When I arrive at Hotel Classic by Venue, a staff member proffers a cold towel on a plate.
I have travelled only 20 minutes from my home in the east and it has not been a tiring journey by any means, but the gesture reminds me of soothing resort lobbies and tropical welcome drinks from a long-forgotten time.
The hotel is among a trio of boutique properties under the Venue brand, all located in Joo Chiat. They are run by home-grown company Worldwide Hotels, which runs 38 properties in Singapore.
Mr Kenneth Seah, sector manager for the Venue brand hotels, says Joo Chiat's reputation as a foodie haunt has enticed Singaporeans looking to explore new enclaves.
So it's cheap, but is it comfortable?
Hotel Classic by Venue lives up to its name, offering the quintessential hotel experience at a fraction of the price.
My Superior Room is understated and elegant - with walls, floors and a marbled headboard in neutral shades of light brown and grey. On the wall, sleek black panels control everything from the temperature to a "do not disturb" button for housekeeping.
The bathroom is shiny and sizeable, with thoughtful touches such as hand towels (the only budget hotel I reviewed to offer this) and an ample-sized ledge for toiletries. It is lovely to luxuriate under a powerful rain shower and step out to plush bath towels.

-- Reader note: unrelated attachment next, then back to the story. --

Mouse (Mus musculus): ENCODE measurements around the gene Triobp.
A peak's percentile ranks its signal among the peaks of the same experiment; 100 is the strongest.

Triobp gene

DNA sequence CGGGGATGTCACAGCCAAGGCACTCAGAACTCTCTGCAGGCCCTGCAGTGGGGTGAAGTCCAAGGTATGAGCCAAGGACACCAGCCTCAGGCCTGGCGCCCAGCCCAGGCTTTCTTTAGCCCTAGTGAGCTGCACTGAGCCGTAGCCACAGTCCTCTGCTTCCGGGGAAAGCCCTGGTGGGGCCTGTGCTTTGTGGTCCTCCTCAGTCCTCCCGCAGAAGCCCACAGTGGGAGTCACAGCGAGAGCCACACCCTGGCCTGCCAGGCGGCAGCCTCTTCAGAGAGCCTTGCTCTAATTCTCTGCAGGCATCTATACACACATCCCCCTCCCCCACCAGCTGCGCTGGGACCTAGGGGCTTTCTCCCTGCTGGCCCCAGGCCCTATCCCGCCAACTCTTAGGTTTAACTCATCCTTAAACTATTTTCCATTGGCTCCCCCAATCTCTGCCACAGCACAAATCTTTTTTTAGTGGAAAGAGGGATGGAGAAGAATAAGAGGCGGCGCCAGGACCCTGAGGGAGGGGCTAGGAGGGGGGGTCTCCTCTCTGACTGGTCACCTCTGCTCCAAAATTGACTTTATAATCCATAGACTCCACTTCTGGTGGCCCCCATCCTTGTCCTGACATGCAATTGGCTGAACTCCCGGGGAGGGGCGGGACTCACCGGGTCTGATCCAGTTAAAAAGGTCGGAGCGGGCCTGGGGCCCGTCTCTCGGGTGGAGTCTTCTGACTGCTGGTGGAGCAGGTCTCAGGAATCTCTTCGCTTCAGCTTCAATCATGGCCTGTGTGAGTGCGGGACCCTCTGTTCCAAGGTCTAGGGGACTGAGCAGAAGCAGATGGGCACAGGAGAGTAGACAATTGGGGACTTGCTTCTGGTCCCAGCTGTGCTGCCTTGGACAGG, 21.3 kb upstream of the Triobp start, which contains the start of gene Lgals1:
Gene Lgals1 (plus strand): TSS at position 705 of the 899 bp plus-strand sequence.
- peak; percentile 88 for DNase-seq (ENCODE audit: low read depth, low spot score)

Overlooking an alley, my room is generally quiet, though I do hear muffled chatter and other guests returning to their rooms at night. Blinds keep the room so dark and cosy, I sleep in till almost noon.
Hey, isn't that the point of a staycation?
What else is there to do?
Peranakan culture abounds in Joo Chiat.
Stop by home museum The Intan at Joo Chiat Terrace, lovingly curated by Mr Alvin Yapp who has been collecting the antiques of his heritage since he was a teenager.
The shophouse is a treasure trove of furniture, beaded slippers, and a rainbow of tiffin carriers and spittoons line its staircase. Visits are by appointment only.
Learn how Peranakan kebayas and beaded shoes are made at the heritage gallery of the Rumah Kim Choo shophouse in East Coast Road and stop for a photo at Koon Seng Road, where candy-coloured Peranakan shophouses line up gaily in the sun.
You've saved on a stay, now indulge in a good meal.
Vietnamese restaurants abound. Follow the queues and you will wind up at Long Phung Vietnamese Restaurant in Joo Chiat Road, five minutes away on foot. It is the most well-known Vietnamese outlet in the area and if you are looking for a hearty bowl of pho, it will not disappoint.
But I take a gamble on Lap Vietnamese Restaurant next door, where staff and patrons converse in Vietnamese and every table seems to have ordered the same plate of garlic-fried cockles ($7).
The cockles are plump and juicy, with chunks of lard and garlic masking a slight muddy taste. And my bun thit nuong cha gio ($8), or rice noodles topped with grilled pork, fried spring rolls and a garden of herbs and greens, bursts with flavour.
A foodie friend recommends Malaysian chain You Kee XO at Joo Chiat Place, which she says is one of her favourite char siew joints.
Indeed, my first bite of the char siew noodles ($5.50) is crisp, caramelised, unctuous bliss. The noodles are springy and flavourful, but rice is best for mopping up all the bubbling, gooey sauce from the Handmade Signature Bean Curd ($8.80).
Verdict: Hidden gem or budget disaster?
Stay a night or two, especially if the east is a long trek from home. There's lots to keep you occupied and the hotel provides a comfortable base from which to see and do it all.